Czech and German Heritage


Two cities in McLennan County trace their heritage to Czech and German roots: West, and Riesel.

Many of the immigrants who made their way to West were Czechs and Germans. The Czechs came to the United States from Bohemia and Moravia in the Austro-Hungarian Empire of the Hapsburgs, and the Germans came from the kingdoms of Hanover, Prussia and Bavaria. Both Czechs and Germans first established themselves in communities near West in 1867. The first known Czech settlers to the area were Martin Cvikel, his wife and two children. They were followed between 1872 and 1874 by the families of Leopold Skrehot, Frank Urbanovsky, John Fojt, Frank Soukup, Vaclav Masek, and John Stanislav.

In 1872 Detrich Blume was the first of the German pioneers to arrive. Many others soon followed.  By the turn of the century, the West Volunteer Fire Department, West Water Company, and electric and telephone service were all established. An opera house and auditorium provided entertainment. Czech and German benevolent societies such as SPJST, the Germania club, and Sokol were founded. The Interurban, an electric railway, connected West to the world. West’s kolache craze began in 1952 when a successful bakery was opened on Oak Street in downtown West. Others followed, and in 1976, the Westfest festival was born to celebrate the area’s Czech heritage. This popular Labor Day festival draws over 35,000 each year and features dance, culture, and food of the area.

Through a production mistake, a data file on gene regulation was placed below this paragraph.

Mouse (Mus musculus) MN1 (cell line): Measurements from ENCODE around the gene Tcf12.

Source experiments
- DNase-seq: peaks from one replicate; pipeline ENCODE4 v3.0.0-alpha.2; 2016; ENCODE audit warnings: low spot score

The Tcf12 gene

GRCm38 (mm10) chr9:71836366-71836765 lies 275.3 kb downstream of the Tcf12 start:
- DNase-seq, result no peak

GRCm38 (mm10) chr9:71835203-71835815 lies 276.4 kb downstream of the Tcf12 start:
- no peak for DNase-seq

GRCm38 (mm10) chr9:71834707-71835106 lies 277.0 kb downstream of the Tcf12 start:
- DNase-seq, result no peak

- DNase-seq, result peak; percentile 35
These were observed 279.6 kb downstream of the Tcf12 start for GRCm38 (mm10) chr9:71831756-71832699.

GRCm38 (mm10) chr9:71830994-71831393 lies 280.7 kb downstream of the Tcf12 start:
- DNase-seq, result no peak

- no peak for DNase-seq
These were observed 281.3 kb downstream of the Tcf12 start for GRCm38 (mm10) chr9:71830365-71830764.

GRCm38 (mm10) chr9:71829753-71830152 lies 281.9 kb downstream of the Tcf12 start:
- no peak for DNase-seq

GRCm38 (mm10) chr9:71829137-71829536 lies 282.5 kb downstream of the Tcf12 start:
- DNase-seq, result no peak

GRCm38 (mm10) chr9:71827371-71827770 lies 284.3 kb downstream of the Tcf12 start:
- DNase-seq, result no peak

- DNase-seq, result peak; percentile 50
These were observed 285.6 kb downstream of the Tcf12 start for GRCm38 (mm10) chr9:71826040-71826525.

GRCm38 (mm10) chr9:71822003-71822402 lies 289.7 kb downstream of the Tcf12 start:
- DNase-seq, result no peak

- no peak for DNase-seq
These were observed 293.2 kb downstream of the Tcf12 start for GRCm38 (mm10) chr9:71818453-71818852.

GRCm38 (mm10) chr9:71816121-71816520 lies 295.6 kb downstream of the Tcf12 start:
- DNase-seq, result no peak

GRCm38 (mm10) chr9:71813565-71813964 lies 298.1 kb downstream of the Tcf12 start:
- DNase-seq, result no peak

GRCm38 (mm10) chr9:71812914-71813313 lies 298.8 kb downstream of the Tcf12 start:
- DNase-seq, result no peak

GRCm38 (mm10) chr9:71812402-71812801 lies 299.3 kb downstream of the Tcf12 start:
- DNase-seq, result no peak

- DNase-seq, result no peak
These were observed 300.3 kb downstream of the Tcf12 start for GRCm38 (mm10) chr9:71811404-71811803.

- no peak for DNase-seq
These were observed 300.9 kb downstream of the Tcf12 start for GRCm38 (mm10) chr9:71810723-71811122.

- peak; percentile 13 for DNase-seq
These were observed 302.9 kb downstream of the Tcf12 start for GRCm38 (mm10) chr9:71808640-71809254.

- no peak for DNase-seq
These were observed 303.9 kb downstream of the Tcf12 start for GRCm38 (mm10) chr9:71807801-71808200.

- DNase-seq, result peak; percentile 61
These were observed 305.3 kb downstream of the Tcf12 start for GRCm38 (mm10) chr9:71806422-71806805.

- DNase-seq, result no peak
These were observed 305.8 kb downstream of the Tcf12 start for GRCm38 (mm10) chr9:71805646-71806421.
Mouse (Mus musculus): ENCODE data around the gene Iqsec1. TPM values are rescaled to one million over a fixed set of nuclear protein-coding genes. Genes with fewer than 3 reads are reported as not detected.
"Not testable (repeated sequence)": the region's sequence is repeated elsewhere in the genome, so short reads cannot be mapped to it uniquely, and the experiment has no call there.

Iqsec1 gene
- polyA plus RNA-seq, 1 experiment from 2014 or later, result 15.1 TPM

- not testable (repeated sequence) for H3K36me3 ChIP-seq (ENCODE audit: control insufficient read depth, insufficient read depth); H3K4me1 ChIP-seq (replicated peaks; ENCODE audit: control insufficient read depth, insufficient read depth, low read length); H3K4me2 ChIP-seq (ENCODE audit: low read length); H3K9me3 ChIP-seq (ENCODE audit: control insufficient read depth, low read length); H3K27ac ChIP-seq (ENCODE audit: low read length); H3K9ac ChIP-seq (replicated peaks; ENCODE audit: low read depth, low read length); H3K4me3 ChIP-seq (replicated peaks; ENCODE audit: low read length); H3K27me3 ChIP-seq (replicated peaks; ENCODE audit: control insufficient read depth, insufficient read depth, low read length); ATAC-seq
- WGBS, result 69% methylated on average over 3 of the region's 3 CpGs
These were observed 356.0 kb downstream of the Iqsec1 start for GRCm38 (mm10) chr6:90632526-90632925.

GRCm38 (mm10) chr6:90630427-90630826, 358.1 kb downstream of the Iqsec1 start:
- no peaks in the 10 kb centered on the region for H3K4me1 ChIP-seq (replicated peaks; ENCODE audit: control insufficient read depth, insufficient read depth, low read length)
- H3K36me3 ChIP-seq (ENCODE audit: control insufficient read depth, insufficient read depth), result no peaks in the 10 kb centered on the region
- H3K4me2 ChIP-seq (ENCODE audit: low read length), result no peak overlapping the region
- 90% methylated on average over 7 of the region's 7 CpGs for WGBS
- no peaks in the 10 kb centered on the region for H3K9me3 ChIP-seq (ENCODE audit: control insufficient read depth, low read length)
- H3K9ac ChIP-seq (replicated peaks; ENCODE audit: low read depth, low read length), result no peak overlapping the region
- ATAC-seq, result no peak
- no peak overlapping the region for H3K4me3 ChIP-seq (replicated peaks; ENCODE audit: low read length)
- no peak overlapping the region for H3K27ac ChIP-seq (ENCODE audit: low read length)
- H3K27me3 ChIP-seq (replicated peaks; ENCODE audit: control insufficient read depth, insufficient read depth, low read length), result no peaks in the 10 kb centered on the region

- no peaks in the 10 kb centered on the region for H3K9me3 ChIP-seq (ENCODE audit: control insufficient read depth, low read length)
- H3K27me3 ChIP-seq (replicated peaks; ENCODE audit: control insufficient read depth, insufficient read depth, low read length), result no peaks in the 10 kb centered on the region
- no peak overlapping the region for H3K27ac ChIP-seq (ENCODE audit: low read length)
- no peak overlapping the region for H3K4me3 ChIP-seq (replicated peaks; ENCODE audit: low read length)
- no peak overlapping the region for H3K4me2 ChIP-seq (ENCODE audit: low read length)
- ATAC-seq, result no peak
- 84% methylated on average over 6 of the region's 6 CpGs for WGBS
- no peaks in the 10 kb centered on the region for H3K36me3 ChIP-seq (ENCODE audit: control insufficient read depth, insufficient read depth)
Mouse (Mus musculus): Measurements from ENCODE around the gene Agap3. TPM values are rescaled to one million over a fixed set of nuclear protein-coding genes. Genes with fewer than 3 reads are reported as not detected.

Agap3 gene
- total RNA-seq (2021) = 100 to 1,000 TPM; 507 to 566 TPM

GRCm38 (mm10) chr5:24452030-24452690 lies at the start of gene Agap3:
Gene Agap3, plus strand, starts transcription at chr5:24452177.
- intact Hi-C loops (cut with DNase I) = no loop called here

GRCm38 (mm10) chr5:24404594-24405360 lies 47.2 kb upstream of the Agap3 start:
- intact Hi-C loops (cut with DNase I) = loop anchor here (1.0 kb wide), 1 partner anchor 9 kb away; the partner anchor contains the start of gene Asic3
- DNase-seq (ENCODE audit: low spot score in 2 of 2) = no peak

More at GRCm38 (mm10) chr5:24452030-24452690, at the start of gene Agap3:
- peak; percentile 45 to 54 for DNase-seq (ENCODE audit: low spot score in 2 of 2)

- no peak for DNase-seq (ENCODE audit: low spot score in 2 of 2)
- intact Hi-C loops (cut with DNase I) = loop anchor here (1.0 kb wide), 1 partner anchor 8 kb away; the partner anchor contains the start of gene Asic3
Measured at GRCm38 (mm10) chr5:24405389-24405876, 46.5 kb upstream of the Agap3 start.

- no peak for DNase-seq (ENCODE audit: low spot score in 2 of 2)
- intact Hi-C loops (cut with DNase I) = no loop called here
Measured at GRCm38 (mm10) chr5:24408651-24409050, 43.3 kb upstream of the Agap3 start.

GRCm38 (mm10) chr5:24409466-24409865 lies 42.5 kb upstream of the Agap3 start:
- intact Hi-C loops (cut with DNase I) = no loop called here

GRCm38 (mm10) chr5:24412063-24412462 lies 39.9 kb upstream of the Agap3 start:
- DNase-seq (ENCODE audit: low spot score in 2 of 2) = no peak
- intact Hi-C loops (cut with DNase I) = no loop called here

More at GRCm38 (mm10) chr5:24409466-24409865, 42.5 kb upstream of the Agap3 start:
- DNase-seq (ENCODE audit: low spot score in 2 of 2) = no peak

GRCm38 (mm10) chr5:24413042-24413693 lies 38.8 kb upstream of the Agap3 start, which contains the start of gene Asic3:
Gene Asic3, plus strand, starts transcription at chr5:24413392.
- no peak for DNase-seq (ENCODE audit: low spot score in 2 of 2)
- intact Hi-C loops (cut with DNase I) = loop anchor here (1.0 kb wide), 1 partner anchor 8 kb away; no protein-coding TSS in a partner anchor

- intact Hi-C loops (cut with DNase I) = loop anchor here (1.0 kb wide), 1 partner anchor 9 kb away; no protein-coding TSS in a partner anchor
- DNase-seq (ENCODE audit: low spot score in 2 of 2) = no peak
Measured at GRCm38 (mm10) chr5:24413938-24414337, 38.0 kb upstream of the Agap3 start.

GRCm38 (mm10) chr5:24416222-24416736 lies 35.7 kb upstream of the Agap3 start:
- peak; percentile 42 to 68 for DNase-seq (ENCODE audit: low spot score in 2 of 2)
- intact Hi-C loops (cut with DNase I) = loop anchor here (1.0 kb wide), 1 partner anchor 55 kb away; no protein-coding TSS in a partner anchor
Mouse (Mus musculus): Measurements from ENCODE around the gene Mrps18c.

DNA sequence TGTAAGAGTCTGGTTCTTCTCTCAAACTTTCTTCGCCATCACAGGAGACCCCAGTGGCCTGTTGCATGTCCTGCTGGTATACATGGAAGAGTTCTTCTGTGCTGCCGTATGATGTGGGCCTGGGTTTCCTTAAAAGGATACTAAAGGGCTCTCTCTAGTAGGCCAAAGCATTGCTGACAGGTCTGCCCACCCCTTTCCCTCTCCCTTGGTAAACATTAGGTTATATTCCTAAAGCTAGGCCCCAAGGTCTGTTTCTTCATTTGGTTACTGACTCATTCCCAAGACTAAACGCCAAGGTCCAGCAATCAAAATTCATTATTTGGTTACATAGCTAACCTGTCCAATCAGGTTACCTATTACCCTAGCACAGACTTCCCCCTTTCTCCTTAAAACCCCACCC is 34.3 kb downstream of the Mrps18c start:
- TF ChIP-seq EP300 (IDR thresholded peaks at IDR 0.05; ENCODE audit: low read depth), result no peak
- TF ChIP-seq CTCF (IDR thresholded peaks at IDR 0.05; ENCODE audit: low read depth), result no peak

German immigrants helped settle Riesel in the late 19th century. It was founded in 1890 and was named after W.H. Riesel, a local gin owner who was from a German family.  Historical markers in the area celebrate the city’s German heritage, including the Friedens Church and Meier Settlement Methodist Church. 



Excerpted from “Historic McLennan County: An Illustrated History,” ed. by Sharon Bracken. Chapter on West by Mimi Montgomery Irwin. Chapter on Riesel by J. Douglas Guthrie, Jr. Supplemented with information from Texas Historical Commission.